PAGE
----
I came across another bill that demonizes mortgage brokers in it’s intent so much it is paramount to killing off the entire mortgage broker side of the industry. It’s called the ‘Transparency for Homeowners Act of 2009’ and is the latest attempt by bank lobbying to steal the mortgage market all for themselves not by fair competition, but by legislative decree.
This bill otherwise known as S. 912, states:
SEC. 2. PROHIBITION ON YIELD SPREAD PREMIUMS.
(a) In General- No person shall provide, and no mortgage originator shall receive, directly or indirectly, any compensation that is based on, or varies with, the terms of any home mortgage loan (other than the amount of the loan).
Now let’s discuss “Yield Spread Premium” before we get too far.
A Little YSP History
Prior to 1999 RESPA changes, both bankers and brokers garnered revenue from loans by creating loans with clients at rates higher than the secondary market established rates, so they could get a “premium” once the loan was sold into the secondary market. This “extra revenue” was known as a “yield spread premium” or a payment (premium) for delivering a loan that beat the rate required (yield spread) if you will.
This term Yield Spread Premium” (also called YSP) was an industry wide term used by both banks and brokers sold loans into the secondary market at higher rates(yield spreads) as a “standard operating procedure”. It’s one of the first thing a new loan officers learns. How to quote rates above “par” so as to earn the YSP.
After the RESPA reform in 1999, the bank lobby got to set the terms…literally.
They got Congress to legislate two different meaning for the practice of delivering loans to the secondary market above the rate required to earn the premiums.
They were clever.
They got the revenue from the same practice if done by a mortgage broker to be called Yield Spread Premium…and got it regulated for the first time. However, if this same practice was done by a bank, it was called SRP or Service Release Premium…and SRPs were left unregulated…to this day.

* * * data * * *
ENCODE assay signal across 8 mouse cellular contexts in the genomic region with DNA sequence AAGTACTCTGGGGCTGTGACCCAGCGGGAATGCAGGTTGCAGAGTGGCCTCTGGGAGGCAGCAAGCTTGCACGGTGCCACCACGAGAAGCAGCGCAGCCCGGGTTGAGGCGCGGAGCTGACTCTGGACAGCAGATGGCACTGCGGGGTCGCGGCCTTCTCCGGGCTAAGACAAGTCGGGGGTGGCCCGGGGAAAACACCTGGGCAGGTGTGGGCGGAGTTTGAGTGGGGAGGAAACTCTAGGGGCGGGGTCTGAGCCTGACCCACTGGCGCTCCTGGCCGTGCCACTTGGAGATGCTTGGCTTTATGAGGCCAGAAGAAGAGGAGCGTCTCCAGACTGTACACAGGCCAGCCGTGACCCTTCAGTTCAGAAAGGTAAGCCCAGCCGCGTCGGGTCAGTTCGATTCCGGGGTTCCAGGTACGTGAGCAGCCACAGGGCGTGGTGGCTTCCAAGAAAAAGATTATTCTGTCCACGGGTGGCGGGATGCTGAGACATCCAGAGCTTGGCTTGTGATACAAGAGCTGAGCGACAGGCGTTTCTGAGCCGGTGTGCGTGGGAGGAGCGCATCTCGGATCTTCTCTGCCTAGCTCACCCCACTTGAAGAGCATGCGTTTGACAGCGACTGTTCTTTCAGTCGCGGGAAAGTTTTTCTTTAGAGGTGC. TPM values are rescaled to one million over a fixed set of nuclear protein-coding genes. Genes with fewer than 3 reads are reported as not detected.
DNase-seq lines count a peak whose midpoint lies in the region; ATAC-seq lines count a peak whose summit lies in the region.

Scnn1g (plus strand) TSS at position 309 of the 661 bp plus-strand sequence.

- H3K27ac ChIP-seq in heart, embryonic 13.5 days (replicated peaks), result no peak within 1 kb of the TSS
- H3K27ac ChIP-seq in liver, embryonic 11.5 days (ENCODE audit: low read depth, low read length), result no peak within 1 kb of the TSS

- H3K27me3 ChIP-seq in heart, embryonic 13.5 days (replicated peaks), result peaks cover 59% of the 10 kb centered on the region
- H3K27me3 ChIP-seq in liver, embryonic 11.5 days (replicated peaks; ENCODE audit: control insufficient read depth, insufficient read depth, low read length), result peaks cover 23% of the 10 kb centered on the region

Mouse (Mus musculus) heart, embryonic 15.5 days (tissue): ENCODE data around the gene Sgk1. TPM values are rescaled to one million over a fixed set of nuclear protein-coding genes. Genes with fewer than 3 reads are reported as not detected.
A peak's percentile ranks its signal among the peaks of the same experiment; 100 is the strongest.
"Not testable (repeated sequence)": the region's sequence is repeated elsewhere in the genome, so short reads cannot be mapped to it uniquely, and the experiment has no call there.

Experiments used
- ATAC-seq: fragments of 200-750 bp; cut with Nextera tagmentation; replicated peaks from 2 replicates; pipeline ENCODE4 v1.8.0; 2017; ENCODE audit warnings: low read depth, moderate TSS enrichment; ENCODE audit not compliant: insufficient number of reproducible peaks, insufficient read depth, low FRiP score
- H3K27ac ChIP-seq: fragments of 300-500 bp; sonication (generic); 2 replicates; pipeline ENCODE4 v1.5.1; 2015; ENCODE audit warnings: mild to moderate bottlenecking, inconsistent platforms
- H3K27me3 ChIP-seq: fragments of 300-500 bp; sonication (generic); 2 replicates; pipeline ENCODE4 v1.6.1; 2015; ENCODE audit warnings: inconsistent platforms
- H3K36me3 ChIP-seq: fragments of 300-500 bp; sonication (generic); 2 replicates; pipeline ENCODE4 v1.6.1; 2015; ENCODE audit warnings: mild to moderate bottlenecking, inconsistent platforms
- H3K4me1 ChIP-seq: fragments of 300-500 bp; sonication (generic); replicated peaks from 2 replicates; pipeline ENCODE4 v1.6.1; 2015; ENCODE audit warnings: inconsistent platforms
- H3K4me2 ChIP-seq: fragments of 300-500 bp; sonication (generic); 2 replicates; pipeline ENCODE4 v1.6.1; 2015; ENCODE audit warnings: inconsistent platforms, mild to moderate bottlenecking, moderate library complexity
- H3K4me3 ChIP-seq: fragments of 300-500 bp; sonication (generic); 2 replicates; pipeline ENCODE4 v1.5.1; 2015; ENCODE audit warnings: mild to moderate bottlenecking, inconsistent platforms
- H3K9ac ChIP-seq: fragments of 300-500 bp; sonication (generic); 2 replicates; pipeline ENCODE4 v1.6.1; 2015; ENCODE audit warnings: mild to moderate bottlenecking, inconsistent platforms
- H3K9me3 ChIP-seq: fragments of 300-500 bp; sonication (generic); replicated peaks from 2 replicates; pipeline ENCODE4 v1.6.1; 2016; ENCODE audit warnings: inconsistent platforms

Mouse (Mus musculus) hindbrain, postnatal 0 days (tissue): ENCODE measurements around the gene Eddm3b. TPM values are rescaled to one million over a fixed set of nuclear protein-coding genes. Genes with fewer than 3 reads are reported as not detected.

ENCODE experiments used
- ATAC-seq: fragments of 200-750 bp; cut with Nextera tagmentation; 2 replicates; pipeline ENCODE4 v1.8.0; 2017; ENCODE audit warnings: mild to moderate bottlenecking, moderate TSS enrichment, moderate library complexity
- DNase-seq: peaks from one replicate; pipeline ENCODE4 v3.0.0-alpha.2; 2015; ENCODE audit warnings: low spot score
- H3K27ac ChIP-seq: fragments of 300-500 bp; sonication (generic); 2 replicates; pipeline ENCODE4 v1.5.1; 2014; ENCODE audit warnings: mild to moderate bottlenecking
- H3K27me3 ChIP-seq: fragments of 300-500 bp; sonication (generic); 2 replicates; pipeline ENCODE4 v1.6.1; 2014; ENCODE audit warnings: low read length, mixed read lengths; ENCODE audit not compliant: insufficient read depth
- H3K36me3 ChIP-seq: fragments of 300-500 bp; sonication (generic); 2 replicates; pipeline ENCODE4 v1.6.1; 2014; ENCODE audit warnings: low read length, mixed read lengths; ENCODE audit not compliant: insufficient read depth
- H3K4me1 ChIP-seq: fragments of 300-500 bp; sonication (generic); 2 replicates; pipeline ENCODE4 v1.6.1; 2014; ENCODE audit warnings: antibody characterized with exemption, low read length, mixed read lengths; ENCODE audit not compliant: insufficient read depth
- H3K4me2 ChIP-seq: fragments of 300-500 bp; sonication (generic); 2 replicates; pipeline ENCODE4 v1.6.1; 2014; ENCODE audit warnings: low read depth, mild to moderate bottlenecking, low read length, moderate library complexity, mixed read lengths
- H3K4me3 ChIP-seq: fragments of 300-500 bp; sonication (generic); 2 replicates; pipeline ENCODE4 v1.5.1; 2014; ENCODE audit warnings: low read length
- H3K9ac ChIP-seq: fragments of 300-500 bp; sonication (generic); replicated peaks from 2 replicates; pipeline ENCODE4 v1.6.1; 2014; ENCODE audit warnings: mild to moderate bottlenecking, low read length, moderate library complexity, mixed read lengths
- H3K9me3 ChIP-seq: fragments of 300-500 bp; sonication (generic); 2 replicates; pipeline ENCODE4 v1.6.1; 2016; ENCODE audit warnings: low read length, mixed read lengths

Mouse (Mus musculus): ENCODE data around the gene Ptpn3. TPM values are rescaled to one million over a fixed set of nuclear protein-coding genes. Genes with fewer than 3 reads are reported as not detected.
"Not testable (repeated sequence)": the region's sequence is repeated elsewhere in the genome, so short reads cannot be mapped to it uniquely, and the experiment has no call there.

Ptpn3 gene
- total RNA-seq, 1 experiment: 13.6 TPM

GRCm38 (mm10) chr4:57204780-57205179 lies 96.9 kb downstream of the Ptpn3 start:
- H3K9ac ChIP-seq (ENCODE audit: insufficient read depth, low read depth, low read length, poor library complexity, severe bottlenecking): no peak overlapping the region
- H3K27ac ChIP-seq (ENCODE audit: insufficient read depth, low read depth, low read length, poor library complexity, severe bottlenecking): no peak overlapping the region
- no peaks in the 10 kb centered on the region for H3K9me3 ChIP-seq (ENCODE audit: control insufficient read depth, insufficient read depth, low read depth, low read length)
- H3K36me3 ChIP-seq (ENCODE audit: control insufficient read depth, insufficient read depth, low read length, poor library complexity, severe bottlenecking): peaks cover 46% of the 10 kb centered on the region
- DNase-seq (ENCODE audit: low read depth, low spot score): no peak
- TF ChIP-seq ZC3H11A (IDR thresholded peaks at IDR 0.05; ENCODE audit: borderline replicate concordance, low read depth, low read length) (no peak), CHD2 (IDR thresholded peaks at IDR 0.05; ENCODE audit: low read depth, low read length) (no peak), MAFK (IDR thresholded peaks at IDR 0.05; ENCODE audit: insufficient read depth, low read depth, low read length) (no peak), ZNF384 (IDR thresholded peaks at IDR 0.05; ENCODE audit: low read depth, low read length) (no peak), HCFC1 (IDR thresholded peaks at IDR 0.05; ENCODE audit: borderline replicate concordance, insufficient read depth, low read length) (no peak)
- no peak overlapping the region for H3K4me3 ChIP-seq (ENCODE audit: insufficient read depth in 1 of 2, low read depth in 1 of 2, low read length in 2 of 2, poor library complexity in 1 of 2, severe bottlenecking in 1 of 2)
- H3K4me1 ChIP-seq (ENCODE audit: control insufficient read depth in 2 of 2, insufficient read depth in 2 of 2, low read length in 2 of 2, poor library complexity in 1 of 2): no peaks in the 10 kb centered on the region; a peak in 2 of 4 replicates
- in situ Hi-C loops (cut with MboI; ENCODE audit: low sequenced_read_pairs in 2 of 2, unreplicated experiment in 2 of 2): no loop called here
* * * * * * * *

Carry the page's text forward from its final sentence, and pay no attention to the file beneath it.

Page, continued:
Redefining terms and legally giving the same practice two different names, is pure semantics. Lobbyists are very good with semantics, especially if it can eliminate your competition while still preserving a huge profit center.
Back in 1999 when the big bank lobbyists petitioned for yield spread premium reform, they certainly weren’t pushing to reform themselves!
They were pushing to put mortgage brokers at a competitive disadvantage in the market place. They wanted to force the mortgage brokers to disclose the income they generate from YSP on the initial estimates and at closing in the hopes consumers would, in contrast, see non-disclosing banks as the cheaper alternative.
However, the banks didn’t count on mortgage brokers being as clever at disclosing it by “hiding it in plain sight” from the consumer. Hence, no mass exodus of consumers fleeing brokers in favor of banks as hoped.
But then came the mortgage crisis and the bank lobby found it’s opening to demonize the brokers. I used to wonder what their next strategy to drive brokers out of the market altogether would be.
I wonder no longer…it’s S. 95, the Orwellian named Transparency for Homeowners Act.
Why is it important to you?
Well no one likes being made a fool of by the bankers once again. Laws being made at their behest to kill off their competition and screw the American public is no different.
Besides that we are talking real money here…hundreds of billions over time! Are we really going to let Congress perpetuate the rise of “too big too fail” mortgage banks. Once the small business mortgage broker is gone…that’s all that is left.
Don’t get me wrong, I’m not defending the practice. I’m saying you can’t let one branch of the industry do it and the other branch of the industry be outlawed from doing the same.
Either it’s legal for both or it’s illegal for both.
Don’t let Congress take away your choice to use a bank or a broker for your next mortgage. And certainly, don’t let them pass a biased law based on semantical nuance that kills competition, favors the greediest sector of our economy(big banks), and destroys thousands of small businesses in the process.
At least with a broker, the disclosure changes of 1999 allows a consumer the opportunity to find YSP and negotiate it away.
You have no such protection with a bank…and you never will.
Until next week…